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Success Semantics: Motivations, Problems, and Solutions Open Access


Other title
Mental Content
Naturalizing Mind
Success Semantics
Frank Ramsey
Type of item
Degree grantor
University of Alberta
Author or creator
Shojaeenejad, Meysam
Supervisor and department
Nye, Howard (Philosophy)
Examining committee member and department
Linsky, Bernard (Philosophy)
Brigandt, Ingo (Philosophy)
Department of Philosophy

Date accepted
Graduation date
2017-11:Fall 2017
Master of Arts
Degree level
Inspired by Frank Ramsey’s ideas on the relation between the truth of agents’ beliefs and the success of their actions, J.T. Whyte developed the first fine-grained version of success semantics as a naturalistic account of the broad content of psychological mental states such as beliefs and desires (i.e. contents which depend not only on the agent’s internal states, but also the external environment). The basic idea of success semantics is that what makes it the case that a state of an agent (e.g. a neural state) is a belief that P is that it tends to combine with the agent’s desires to cause behaviour that would fulfill those desires if P. In this thesis I begin by discussing why we need a naturalistic theory of the content of mental states, and then evaluate the most well-known naturalistic accounts. On the basis of these evaluations I show how success semantics, as theory of broad content, fits into an ideal naturalistic theory of the content of mental states. Drawing on the work of Ned Block, I argue that success semantics yields the best account of broad content in a “two-factor” theory, the narrow content factor (i.e. the content that depends only upon the thinker’s internal states) of which is accounted for by conceptual role semantics. However, Whyte’s version of success semantics faces some problems. Some authors argue that the success of the actions that beliefs motivate under given circumstances is neither sufficient nor necessary for them to have such circumstances as their content. Some authors also charge the core idea of success semantics with vicious circularity, since it seeks to explain the content of beliefs in terms of that of desires, and Whyte’s attempt to explain the content of certain “basic” desires without reference to the content of beliefs can seem to presuppose rather than explain their content. Finally, some authors question whether success semantics can explain the content of complex beliefs and desires, which depend for their influence on the content of the agent’s other representations and seem far removed from basic desires and actions. In order to defend success semantics against these objections, I make several contributions to current debates, offering a novel defense of some of Whyte’s early ideas. First, I argue that, to solve the problems of insufficiency and non-necessity, we can return to Whyte’s strategy of beginning by explaining the content of whole sets of beliefs influencing agents’ conduct, and replace his view that accurate representations guarantee success with Bence Nanay’s idea that they increase the probability of success independent of the accuracy of agents’ other representations. Second, I argue that we can solve the problem of circularity by beginning with an explanation of the content of what I call “immediate desires,” the content of which, unlike what Whyte identified as “basic desires,” is independent of the content of the agent’s other mental states. Finally, I argue that we can complete the solution of the problems of circularity and explaining the content of complex attitudes by adding to the basic idea of success semantics and my account of the content of immediate desires the idea that what for a state to be a non-immediate desire that O is for it to combine with the agent’s beliefs to cause behaviour that would increase the probability of bringing about O if those beliefs were true. I use these ideas to propose a recursive success semantical account of beliefs and desires of arbitrary levels of complexity, explaining the content of each level of beliefs in terms that of desires of the same level, and explaining the content of each level of non-immediate desires in terms of that of beliefs of the level below it.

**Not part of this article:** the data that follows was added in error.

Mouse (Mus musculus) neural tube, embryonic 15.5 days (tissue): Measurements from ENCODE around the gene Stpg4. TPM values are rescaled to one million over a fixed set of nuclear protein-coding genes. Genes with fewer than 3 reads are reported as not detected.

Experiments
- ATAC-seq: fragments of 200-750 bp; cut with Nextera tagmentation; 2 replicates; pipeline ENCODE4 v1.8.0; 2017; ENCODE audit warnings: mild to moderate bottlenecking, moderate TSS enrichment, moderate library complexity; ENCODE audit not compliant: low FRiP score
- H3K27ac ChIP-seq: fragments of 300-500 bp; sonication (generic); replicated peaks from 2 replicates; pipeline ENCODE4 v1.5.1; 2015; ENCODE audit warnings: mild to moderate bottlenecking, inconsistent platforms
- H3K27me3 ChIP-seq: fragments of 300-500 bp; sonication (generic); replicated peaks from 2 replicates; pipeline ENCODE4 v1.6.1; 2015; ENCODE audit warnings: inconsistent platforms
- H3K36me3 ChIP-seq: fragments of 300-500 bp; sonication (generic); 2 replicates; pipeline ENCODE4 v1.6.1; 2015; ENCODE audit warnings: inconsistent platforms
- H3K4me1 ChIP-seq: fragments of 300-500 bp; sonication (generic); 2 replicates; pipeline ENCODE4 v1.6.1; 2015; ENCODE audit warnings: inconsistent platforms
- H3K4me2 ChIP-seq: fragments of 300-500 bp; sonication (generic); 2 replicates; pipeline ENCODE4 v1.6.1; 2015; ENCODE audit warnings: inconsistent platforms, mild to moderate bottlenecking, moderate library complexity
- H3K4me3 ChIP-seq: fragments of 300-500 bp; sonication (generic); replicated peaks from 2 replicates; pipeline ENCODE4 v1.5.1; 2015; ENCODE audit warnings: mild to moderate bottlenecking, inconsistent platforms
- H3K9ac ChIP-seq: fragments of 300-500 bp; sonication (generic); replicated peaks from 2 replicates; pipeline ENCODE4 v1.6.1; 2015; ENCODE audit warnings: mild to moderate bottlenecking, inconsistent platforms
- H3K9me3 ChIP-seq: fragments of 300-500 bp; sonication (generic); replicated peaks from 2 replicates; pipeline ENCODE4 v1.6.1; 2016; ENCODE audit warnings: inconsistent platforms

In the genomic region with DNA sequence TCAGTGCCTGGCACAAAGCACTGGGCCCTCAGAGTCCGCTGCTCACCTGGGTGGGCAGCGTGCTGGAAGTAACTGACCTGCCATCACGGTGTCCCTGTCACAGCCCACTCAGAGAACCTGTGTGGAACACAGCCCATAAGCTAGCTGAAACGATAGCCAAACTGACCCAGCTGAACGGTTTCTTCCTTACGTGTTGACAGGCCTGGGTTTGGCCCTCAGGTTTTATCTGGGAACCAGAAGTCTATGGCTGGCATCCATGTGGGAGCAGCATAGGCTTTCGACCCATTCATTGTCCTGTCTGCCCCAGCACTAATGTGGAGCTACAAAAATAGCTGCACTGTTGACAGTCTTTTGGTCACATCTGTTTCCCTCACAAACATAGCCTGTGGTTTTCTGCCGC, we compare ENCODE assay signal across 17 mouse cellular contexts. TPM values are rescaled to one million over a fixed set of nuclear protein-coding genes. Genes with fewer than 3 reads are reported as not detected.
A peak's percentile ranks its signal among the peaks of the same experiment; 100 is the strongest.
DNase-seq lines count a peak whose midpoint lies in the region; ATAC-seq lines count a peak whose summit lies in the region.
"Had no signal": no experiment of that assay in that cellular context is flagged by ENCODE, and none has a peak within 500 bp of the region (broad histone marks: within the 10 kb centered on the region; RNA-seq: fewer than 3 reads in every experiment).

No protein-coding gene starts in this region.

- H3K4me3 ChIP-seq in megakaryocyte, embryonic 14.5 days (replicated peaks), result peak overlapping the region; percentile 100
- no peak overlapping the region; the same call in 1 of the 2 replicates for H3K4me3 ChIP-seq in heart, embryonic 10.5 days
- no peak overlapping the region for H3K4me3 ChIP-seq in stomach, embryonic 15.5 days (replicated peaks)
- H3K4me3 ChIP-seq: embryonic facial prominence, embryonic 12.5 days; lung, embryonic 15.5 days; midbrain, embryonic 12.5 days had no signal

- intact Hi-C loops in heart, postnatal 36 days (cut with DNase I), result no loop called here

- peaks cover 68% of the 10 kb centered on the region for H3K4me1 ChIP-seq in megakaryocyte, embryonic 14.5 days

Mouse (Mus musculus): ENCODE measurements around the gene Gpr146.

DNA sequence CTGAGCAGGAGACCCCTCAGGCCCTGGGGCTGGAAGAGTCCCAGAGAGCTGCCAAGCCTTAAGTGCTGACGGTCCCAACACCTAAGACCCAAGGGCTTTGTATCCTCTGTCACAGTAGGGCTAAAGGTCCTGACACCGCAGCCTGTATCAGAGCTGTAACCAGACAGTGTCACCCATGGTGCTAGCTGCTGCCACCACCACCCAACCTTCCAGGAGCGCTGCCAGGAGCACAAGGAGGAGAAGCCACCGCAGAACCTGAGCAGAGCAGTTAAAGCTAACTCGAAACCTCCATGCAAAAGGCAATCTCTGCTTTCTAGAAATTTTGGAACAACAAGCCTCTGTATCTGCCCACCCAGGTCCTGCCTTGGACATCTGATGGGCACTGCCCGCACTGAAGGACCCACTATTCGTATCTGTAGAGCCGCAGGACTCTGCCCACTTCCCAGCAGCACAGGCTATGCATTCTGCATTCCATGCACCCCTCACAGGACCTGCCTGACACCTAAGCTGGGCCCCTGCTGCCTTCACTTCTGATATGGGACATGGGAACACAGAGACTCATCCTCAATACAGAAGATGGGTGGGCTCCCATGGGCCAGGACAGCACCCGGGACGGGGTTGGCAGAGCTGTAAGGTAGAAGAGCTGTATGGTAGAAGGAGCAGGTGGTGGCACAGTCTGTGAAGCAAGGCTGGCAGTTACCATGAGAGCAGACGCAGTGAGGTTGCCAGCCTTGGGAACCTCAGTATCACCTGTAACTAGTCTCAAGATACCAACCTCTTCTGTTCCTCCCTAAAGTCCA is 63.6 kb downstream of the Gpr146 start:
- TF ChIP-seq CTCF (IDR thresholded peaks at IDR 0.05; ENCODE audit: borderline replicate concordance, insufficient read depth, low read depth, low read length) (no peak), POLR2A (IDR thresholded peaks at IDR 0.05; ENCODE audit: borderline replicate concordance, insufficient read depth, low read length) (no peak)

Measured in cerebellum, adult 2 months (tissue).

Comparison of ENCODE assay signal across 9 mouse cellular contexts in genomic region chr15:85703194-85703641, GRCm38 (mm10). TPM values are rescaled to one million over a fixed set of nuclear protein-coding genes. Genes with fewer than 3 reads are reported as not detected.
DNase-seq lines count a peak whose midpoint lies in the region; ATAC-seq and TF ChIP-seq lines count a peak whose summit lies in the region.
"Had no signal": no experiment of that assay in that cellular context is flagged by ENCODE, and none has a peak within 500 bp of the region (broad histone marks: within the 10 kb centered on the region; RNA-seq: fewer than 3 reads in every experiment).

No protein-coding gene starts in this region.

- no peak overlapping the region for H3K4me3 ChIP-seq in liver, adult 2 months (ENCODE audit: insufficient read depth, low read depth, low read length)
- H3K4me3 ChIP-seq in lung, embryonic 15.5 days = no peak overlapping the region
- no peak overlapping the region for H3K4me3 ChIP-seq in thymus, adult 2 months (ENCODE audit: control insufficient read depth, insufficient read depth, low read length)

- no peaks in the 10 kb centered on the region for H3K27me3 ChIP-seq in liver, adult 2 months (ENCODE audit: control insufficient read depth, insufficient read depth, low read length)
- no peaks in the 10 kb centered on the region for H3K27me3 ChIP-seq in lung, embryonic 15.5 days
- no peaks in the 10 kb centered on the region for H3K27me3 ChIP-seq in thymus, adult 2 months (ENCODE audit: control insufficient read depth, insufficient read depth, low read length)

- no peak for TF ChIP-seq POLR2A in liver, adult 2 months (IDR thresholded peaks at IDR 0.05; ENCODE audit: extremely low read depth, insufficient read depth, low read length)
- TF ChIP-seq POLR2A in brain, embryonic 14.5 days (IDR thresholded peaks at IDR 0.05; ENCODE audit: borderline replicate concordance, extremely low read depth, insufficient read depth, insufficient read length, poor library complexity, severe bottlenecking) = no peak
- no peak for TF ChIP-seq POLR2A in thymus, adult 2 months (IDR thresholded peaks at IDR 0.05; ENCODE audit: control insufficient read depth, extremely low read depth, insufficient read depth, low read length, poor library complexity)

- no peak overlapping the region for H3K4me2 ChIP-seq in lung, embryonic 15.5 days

This thesis is made available by the University of Alberta Libraries with permission of the copyright owner solely for the purpose of private, scholarly or scientific research. This thesis, or any portion thereof, may not otherwise be copied or reproduced without the written consent of the copyright owner, except to the extent permitted by Canadian copyright law.
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